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Subdural Empyema Treatment & Management

  • Author: Segun Toyin Dawodu, JD, MD, MS, MBA, LLM, FAAPMR, FAANEM; Chief Editor: Niranjan N Singh, MD, DM  more...
Updated: Dec 08, 2015

Medical Care

Prehospital care

Maintain an adequate airway and ensure breathing and circulation by supportive care (eg, oxygen). Establish an intravenous line with adequate monitoring while en route to the emergency department.

Emergency department care

Continue supportive treatment (ie, ABCs) directed toward stabilizing the patient. Request necessary imaging studies and laboratory tests. Commence antibiotic therapy as soon as possible with broad coverage for anaerobes, staphylococci, and aerobic streptococci.

The neurosurgical team should be involved; thoracic surgery and otolaryngology teams also should be consulted if necessary.


Antibiotic therapy[4] alone may be adequate for small subdural empyema (ie, < 1.5 cm diameter). Because of the aggressive nature of this disease, however, this option is not widely utilized. This is an option for patients with major contraindications to surgery or significant mortality risks.

Other medical interventions may include medications for seizure treatment or prophylaxis. Treatment for increased intracranial pressure also has been advocated.


Surgical Care

Immediate neurosurgical drainage[5] of the subdural empyema should be considered. The primary surgical option is craniotomy, which allows wide exposure, adequate exploration, and better evacuation of the purulent collection than other procedures. Stereotatic burr hole placement with drainage and irrigation is another option but is less desirable because of decreased exposure and possible incomplete evacuation of the purulent material.[6]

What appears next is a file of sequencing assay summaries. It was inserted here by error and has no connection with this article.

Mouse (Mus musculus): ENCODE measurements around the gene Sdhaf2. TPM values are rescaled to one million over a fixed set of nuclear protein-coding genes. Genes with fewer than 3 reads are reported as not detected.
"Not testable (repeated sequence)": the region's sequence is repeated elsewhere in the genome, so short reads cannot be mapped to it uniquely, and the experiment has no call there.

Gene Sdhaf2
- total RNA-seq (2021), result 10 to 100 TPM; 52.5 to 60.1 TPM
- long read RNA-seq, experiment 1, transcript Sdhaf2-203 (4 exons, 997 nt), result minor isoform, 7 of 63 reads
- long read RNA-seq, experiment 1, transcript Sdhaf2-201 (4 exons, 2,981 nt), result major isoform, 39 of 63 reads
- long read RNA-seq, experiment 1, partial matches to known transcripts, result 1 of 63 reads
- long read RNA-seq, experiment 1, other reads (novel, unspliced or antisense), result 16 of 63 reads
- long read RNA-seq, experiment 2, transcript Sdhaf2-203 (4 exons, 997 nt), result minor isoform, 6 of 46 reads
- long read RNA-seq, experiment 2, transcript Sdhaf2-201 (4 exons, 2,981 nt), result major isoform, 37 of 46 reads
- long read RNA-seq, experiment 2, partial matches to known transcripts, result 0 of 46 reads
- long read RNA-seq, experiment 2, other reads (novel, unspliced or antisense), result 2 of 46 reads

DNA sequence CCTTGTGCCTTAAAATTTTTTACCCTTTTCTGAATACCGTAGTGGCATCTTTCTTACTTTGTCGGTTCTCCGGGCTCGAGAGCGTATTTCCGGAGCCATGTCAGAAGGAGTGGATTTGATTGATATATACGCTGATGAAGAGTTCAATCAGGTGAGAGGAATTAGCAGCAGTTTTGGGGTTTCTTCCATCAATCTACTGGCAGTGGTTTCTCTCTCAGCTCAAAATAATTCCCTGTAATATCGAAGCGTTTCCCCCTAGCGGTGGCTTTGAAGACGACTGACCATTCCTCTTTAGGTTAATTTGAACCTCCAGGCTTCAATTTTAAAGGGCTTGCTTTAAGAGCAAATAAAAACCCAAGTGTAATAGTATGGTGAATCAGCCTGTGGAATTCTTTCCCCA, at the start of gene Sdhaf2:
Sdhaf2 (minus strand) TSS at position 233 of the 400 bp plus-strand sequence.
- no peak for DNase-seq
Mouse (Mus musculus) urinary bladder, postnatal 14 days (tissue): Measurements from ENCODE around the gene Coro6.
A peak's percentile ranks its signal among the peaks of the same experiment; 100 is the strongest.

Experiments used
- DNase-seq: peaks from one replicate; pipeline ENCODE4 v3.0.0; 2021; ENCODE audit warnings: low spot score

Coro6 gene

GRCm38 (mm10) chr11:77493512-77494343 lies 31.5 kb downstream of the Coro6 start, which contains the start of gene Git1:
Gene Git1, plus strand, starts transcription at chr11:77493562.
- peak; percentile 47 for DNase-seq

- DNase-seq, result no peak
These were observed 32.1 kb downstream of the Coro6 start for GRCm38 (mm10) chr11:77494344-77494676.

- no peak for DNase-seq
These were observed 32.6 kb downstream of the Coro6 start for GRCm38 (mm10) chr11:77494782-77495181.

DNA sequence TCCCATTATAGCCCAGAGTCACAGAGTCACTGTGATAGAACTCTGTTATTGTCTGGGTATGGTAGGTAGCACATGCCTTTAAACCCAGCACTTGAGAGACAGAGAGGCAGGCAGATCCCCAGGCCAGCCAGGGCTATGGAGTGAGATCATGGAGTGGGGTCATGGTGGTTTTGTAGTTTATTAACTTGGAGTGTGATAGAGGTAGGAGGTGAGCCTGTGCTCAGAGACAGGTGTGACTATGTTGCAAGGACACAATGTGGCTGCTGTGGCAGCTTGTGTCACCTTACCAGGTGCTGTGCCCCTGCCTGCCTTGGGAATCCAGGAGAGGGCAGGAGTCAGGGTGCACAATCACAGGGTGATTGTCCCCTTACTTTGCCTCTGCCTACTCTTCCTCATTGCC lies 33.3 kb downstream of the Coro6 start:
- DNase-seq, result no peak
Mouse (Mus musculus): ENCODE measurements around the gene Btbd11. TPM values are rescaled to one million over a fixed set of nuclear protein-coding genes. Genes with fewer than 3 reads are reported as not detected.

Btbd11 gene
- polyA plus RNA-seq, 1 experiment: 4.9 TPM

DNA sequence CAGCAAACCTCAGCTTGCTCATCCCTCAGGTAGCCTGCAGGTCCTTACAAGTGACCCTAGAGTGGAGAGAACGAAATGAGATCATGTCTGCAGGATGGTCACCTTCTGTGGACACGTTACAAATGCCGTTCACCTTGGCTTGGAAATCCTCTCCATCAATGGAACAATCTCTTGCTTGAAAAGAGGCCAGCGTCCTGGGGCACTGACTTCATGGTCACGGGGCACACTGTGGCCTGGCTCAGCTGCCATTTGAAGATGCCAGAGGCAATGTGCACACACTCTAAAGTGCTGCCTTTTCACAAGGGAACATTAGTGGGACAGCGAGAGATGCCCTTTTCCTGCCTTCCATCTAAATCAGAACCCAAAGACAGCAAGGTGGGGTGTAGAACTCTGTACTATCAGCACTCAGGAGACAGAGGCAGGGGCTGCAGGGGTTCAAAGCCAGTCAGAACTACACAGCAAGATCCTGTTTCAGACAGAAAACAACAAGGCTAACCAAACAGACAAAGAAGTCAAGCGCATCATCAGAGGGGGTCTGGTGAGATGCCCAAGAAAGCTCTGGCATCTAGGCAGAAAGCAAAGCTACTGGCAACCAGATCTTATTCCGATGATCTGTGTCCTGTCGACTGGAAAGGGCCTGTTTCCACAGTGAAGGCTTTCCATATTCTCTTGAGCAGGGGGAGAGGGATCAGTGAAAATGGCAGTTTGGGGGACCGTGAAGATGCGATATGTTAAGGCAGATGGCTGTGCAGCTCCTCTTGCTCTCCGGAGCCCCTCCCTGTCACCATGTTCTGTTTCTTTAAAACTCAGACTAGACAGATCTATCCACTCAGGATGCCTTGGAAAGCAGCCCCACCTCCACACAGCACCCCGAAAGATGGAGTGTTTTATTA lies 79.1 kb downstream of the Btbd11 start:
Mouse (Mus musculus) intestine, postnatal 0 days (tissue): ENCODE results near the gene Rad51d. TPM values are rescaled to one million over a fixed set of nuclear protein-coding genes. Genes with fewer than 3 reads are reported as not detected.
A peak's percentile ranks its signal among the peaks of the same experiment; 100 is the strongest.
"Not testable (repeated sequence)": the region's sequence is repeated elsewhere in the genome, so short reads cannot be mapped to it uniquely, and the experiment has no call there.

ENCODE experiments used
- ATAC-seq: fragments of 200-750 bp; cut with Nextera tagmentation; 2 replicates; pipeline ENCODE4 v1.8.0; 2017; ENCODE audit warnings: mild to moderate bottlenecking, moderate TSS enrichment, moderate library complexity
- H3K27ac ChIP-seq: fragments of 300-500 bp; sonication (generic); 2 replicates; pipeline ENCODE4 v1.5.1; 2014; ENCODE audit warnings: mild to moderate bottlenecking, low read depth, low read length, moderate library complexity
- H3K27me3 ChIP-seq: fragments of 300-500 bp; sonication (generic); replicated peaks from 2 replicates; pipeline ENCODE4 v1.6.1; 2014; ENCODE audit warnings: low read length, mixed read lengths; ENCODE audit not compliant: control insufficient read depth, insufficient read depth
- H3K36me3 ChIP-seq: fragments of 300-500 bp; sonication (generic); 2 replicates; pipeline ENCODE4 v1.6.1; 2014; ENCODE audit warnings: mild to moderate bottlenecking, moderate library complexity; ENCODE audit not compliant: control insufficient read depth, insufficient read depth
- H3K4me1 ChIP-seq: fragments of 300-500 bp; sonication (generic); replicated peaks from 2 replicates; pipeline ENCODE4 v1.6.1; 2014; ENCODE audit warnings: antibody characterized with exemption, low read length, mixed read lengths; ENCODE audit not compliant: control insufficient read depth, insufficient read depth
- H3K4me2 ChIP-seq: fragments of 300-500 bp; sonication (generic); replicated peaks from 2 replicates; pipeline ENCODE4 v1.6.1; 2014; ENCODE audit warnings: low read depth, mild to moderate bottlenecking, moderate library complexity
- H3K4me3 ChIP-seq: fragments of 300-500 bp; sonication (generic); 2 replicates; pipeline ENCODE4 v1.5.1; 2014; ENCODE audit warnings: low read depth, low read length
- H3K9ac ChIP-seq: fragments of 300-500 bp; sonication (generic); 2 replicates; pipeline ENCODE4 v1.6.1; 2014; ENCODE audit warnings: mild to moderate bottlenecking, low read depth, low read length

Drainage and debridement of the primary source of infection may be necessary. Samples should be collected for Gram staining, culture, and sensitivity tests.

Patients with contraindications to surgery or significant mortality risks may receive antibiotic therapy alone.[7]

Other surgical interventions may be required to debride or evacuate the primary source of infection. Such efforts may require an otolaryngologist for paranasal sinusitis (eg, bilateral antral washout, mastoidectomy for recurrent chronic mastoiditis, grommets for recurrent otitis media) or a thoracic surgeon for a chronic lung abscess.



See the list below:

  • Neurosurgery, otolaryngology, and thoracic surgery consultations
  • Physical medicine and rehabilitation for physical therapy, gait and balance training, occupational therapy, and speech therapy
  • Clinical psychologist for treatment of any residual cognitive deficit
  • Ophthalmology or optometry consult if a visual defect is present, especially in patients with palsies of cranial nerves III, V, or VI, or visual field defects (eg, homonymous hemianopsia)
  • Home care aides and social work for issues after discharge (About 55% of patients have neurological deficits on discharge.)


Maintaining balance and gait training is important; patients should be assessed and treated in conjunction with the rehabilitation department.